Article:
Even worse: my local Guatemalan partners confided in me that another Maya city was, at that very moment, being looted. They warned me not to tell anyone, saying the looters had killed people in the past and would kill again. I was terrified. As it turns out, they were right: the site that had been looted is called Cancuén and someone had been killed.

This was my commute to work while excavating on the island of Keros, Greece, in 2007.

Yet, at that point, I was expected to just go about my work as an archaeologist. To clean up the looting mess as much as I could and try to gain some insight from the tattered remains. It was a long, hard journey back home for lots of reasons, not the least being because I was questioning my future as an archaeologist. Could I really just sit idly by as the ancient past that I loved was destroyed so that very rich people could have pretty things? Didn’t I have a right to know about our human heritage?

I felt that I had been robbed.

By the time I got back to the US my mind was made up. I had decided to devote my life to the study of archaeological looting, antiquities trafficking, and art crime; I would fight for the protection of cultural heritage.

Making an offering in the ancient village of Sankhu while studying idol theft from temples, Nepal 2015. Photo by Shailesh Rajbhandari.
Stopping for a sip while studying temple theft and idol trafficking in Nepal, 2015. Photo by Shailesh Rajbhandari.

The rest is almost history. I got a Masters and then a PhD on the topic in the Archaeology Department of the University of Cambridge. I’ve conducted related archaeological and anthropological fieldwork in Bolivia, Ecuador, Belize, Mexico, Greece, and Nepal. I was awarded a Fulbright and a Leverhulme Fellowship to study antiquities smuggling as a member of the Trafficking Culture Project at the University of Glasgow. Now I have a joint lectureship at Glasgow in Criminology and Art History to continue this line of research as well as to invite students to learn about Antiquities Smuggling and Art Crime.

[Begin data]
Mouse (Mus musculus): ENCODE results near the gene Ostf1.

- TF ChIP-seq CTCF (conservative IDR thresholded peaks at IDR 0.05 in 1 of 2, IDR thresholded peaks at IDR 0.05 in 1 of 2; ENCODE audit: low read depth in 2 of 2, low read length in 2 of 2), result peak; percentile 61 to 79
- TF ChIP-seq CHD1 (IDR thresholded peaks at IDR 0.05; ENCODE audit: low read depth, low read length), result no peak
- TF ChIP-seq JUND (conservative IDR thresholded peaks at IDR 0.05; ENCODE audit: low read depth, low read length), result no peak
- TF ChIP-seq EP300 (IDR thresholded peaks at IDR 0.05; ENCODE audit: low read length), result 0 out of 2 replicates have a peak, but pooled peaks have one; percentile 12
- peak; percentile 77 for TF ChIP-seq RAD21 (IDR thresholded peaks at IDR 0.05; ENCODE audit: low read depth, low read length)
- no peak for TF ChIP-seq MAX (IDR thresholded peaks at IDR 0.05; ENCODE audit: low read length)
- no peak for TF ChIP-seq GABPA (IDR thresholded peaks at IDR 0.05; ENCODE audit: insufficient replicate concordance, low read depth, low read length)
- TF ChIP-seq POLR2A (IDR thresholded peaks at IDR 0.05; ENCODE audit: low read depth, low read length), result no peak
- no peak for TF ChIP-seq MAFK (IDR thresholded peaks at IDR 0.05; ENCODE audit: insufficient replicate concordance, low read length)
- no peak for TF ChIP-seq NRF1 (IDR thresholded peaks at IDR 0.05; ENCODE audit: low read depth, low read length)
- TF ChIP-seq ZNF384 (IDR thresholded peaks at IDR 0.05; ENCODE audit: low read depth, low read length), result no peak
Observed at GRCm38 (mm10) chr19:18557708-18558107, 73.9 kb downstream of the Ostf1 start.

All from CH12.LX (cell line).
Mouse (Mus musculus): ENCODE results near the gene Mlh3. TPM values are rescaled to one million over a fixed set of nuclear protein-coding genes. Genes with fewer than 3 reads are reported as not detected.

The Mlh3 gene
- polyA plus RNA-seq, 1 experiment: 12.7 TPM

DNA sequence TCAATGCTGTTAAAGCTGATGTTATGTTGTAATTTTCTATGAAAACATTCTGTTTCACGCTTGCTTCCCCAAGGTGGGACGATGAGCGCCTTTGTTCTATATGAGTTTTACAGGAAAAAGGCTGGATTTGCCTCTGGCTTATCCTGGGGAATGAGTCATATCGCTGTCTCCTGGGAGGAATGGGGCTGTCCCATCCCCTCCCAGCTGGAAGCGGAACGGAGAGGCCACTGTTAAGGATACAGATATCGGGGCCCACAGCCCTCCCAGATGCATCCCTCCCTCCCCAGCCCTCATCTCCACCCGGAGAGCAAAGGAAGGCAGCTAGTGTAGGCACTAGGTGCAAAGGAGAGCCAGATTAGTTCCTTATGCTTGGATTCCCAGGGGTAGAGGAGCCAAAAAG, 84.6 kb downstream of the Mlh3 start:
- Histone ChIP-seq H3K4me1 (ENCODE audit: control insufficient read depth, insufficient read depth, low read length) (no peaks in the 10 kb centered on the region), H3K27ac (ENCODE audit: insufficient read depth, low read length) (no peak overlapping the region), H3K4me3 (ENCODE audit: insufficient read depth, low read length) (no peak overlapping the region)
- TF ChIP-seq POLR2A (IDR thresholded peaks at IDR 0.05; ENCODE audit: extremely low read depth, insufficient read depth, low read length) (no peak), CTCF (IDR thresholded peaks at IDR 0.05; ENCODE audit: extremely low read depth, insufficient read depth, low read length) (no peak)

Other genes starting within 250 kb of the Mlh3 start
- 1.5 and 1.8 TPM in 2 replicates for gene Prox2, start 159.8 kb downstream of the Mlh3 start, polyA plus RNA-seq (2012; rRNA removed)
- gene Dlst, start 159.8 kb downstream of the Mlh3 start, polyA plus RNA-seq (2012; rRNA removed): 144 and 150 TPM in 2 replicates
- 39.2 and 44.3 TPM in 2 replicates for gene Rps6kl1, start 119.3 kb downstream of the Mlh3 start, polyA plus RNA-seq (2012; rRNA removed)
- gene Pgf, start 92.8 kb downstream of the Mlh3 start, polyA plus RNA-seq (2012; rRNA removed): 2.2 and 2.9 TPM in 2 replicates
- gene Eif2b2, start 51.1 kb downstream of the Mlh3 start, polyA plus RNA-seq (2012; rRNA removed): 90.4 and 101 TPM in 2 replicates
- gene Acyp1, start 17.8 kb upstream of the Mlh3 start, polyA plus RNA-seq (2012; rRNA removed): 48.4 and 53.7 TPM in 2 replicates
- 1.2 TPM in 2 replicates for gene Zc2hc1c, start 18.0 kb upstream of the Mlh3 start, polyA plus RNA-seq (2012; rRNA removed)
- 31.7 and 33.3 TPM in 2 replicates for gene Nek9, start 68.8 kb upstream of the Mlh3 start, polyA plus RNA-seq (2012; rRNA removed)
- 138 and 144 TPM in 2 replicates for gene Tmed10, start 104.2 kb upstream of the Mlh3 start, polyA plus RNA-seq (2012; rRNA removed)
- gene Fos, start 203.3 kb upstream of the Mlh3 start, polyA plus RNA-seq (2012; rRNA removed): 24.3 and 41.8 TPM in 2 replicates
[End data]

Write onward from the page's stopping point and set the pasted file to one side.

My brother and I meeting with a shaman while conducting antiquities trafficking research in Ecuador, 2007.

Why am I here? Because I think that culture belongs to everyone, and that threats to art and the destruction of archaeology makes our world a much poorer place. I am here because I want to make you all aware of these issues, help you engage with crimes against art and archaeology, and give you all the knowledge and tools needed for you to protect the past as well. If we raise awareness about these issues, we may be able to reduce or ultimately eliminate the market for illicit antiquities and stolen art. If you tell one friend about what you have learned on this course, if you spread the word about this serious threat to world culture, I’ve done my job.

Working in a Maya cave in the Belizean jungle. Caves are filled with artefacts but very difficult to protect from looting.

Furthermore, the topics covered in this course are complicated. I don’t have all the answers. Your ideas, experiences, and opinions about antiquities trafficking and art crime are valuable. You, too, have been robbed.

I travel a lot, not just to research but to TALK about my research. Here I am giving a talk in Austin, TX, 2014.

So please share your story in the comments and comment on your fellow students’ stories. Let us know why you are interested in this issue. Why are you here? Has Art or Antiquities Crime ever touched your life? What do you hope to learn from this course?

On the Pichincha Volcano above the city of Quito while in Ecuador studying antiquities looting in 2007.
© University of Glasgow